Work-life can be demanding, especially for any self-employed people who are under pressure to meet deadlines for various clients. However, when we demand too much of ourselves, it can be damaging to our physical and mental health.

Remind yourself that you come first. Maintaining a healthy sleeping and eating pattern, while keeping up a rewarding social life and strong relationships is more important to your mental well-being than anything you do while on the clock. 

Spotting the signs of burnout

1. Feeling Tired All The Time

If you are waking up feeling exhausted and find that you are still feeling drained even after you have been awake for a few hours and a cup of coffee in your system, then this may be a sign that you have burnout.

2. Lack of Motivation

During burnout, a person may find themselves completely withdrawn from their workplace or work tasks. Simply going through the motions while at work without any kind of motivation – or taking no joy whatsoever from your accomplishments at work – could indicate that you are experiencing burnout.

3. Recurring Health Problems

A person suffering from burnout may experience frequent and recurring headaches and muscle pains, as well as feelings of indigestion and stomach aches.

4. Feeling Irritable

Finding yourself easily irritated or frustrated, even by small things, and then snapping out at others is a possible sign that you are carrying too much stress from work.

6. Self-Deprecating Feelings

When someone is suffering from burnout it can have serious effects on their mental health. A person can have a heightened sense of self-doubt, feel like a failure and even experience impostor syndrome.

A person with burnout may also experience increased feelings of isolation and detachment from their colleagues, friends and family.

7. Increased Procrastination

When burnout occurs a person may find themselves avoiding their responsibilities, regardless of how small those responsibilities may be. Instead, a person will fill their time with procrastination and indulging in comforting distractions.

8. Coping Mechanisms

During burnout, a person may be more likely to turn to other comforts and coping mechanisms such as comfort eating junk food or even consuming alcohol and/or drugs. Engaging in any habit excessively to cope with stress may be a sign of burnout.

9. Change in Sleeping and Eating Habits

Stress can mess with our natural cycle and someone who is experiencing unnaturally high levels of stress may find that their sleeping habits are altered as they end up staying up late and sleeping in.

A person may also find themselves skipping or avoiding regular meal times, having a loss of appetite at some points in the day, or craving comforting junk food at others.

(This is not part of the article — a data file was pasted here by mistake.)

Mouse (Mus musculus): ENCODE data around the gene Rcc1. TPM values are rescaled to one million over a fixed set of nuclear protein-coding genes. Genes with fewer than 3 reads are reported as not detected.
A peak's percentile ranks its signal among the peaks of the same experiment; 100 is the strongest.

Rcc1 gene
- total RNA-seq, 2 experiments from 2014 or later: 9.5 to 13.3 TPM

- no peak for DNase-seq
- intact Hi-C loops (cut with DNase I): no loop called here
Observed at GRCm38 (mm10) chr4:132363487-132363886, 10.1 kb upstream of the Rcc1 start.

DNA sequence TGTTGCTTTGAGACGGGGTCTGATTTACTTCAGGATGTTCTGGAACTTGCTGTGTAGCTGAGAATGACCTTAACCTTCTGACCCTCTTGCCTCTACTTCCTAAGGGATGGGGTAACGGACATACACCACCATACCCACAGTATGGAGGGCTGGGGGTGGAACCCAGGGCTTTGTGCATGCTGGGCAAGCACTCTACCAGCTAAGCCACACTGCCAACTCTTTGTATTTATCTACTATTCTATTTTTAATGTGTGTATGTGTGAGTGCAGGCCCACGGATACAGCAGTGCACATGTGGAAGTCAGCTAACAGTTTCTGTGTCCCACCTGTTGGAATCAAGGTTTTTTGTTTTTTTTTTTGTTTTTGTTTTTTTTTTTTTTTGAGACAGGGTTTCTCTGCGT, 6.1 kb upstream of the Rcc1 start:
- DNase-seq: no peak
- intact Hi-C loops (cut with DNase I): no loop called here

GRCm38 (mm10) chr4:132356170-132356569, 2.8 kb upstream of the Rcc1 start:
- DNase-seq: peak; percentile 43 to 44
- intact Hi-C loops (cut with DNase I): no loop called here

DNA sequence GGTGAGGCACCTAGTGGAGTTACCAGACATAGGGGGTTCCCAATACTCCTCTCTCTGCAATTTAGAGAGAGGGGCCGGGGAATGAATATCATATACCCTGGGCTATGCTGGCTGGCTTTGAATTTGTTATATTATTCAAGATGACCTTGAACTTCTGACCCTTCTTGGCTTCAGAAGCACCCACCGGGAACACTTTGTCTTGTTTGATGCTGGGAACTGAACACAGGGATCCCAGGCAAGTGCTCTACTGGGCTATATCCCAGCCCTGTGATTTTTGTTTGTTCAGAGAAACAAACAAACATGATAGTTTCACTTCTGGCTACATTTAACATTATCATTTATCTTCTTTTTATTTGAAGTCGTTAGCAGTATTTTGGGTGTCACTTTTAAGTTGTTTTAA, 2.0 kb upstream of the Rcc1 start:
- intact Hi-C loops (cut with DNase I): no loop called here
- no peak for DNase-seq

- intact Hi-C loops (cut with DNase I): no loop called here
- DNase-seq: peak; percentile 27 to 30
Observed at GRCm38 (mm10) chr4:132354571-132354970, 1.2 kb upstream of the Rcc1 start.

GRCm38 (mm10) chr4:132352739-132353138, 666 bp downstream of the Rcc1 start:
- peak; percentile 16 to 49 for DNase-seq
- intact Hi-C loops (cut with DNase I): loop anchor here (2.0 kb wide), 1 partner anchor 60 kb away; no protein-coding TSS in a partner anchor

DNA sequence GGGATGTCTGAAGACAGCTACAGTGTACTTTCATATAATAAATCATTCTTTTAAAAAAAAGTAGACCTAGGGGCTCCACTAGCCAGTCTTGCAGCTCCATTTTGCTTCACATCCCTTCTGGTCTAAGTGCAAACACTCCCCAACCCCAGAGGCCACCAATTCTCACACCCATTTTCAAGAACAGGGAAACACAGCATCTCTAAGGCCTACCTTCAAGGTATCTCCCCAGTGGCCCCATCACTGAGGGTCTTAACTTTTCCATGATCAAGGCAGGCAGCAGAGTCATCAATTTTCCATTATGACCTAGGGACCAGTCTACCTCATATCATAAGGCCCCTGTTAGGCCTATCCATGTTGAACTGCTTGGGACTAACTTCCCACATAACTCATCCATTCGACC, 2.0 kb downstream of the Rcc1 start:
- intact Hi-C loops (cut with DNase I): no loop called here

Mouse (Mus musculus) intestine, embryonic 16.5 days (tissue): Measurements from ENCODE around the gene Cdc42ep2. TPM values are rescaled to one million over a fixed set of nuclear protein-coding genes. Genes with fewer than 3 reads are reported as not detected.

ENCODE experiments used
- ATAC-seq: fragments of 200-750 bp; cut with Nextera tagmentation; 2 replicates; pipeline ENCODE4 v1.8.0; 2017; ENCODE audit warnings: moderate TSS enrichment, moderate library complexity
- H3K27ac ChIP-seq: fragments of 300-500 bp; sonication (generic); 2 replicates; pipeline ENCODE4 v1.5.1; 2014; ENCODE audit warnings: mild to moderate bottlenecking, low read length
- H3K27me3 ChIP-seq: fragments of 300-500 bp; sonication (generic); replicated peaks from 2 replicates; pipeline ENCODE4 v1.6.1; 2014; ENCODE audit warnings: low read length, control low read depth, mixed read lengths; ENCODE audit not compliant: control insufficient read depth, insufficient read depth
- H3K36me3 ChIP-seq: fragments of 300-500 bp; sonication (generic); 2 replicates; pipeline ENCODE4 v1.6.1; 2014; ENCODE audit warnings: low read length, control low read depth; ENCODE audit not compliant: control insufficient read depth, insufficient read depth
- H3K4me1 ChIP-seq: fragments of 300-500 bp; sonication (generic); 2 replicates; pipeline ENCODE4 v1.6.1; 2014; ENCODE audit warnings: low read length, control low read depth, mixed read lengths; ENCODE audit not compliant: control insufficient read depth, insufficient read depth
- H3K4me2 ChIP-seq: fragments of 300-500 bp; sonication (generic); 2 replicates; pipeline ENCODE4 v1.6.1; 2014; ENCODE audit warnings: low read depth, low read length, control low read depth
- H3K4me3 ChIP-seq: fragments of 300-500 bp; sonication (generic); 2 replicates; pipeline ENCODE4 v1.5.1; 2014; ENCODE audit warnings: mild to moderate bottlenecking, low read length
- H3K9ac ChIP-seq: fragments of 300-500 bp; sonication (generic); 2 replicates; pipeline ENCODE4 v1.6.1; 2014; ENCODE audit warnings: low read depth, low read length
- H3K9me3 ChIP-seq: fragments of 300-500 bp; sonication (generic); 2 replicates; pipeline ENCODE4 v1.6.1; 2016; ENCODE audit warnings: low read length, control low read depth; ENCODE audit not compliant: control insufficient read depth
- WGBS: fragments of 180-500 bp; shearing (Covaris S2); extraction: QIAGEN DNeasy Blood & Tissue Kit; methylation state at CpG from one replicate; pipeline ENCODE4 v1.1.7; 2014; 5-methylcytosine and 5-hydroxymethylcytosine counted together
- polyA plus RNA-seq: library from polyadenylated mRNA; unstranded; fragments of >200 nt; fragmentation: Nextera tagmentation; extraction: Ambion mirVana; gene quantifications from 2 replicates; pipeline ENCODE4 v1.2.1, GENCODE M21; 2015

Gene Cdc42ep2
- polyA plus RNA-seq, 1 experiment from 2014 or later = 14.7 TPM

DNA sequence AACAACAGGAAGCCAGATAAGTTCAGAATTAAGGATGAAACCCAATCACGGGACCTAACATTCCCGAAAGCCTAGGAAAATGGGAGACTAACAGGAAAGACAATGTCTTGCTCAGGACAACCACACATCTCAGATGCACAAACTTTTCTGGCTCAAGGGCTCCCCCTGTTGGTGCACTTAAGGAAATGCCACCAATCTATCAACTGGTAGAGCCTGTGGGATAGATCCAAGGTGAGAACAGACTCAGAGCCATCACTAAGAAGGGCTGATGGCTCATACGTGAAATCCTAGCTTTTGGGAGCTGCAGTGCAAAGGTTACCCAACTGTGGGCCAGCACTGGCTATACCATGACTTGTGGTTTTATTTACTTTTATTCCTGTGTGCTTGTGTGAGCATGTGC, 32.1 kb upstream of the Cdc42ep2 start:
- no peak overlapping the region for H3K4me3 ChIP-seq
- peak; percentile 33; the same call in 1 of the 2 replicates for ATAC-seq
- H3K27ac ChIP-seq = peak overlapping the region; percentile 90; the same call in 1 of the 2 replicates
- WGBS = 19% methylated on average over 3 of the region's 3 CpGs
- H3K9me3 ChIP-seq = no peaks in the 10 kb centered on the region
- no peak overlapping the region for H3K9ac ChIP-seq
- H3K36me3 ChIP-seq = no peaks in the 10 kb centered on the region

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6 Exercise safety tips

Now, as social restrictions ease, you may find yourself stepping up your workouts, whether you’re training for an event or working to improve your game in a recreational league.



In the wake of the COVID-19 pandemic, many Americans are more aware of their health and wellness. Now, as social restrictions ease, you may find yourself stepping up your workouts, whether you’re training for an event or working to improve your game in a recreational league.

Sprains, strains and injuries can happen to even the most seasoned athletes. When you’re testing your limits, even a minor injury can alter your performance. Consider products and supports like these from the CURAD Performance Series product line, available at Walmart and Amazon, to help you get back in the game quickly and safely.

Find more resources to support your fitness journey at

Keep Dirt and Germs Away

The more active you are, the harder it can be to find a bandage that stays with you all day or all game long.

Spray Away Sore Spots

Controlling mild pain can help keep you at the top of your game, and a topical analgesic works fast to heal common pain brought on by fitness and exercise, such as pain in knees, feet, shoulders and backs.

Put Pain in the Past

When recovery becomes the name of the game and pain relief is needed after daily workouts or bodily injuries. Cold packs work to heal bruises, reduce swelling and relieve headaches and general pain points while microwavable heat packs provide satisfying heat therapy to address sore and stiff joints, muscle cramps and tension.

Reduce Impact of Knee Strain

Weak, injured or arthritic knees can come from many sources, including tendonitis and a wide range of conditions that result in strain or overuse. An adjustable band can provide support for on-field sports and during workouts or everyday activities.

Manage Pain and Relieve Pressure

If you participate in endurance and strength exercises or certain sports, you may ask a lot of your joints. Kinesiology tape can be configured a multitude of ways to help reduce pain and improve blood circulation, as well as relieve tension and pressure.

Control Back Strain

When your back is strained, your body and performance can suffer. A mild or moderate sprain can benefit from strong support and compression.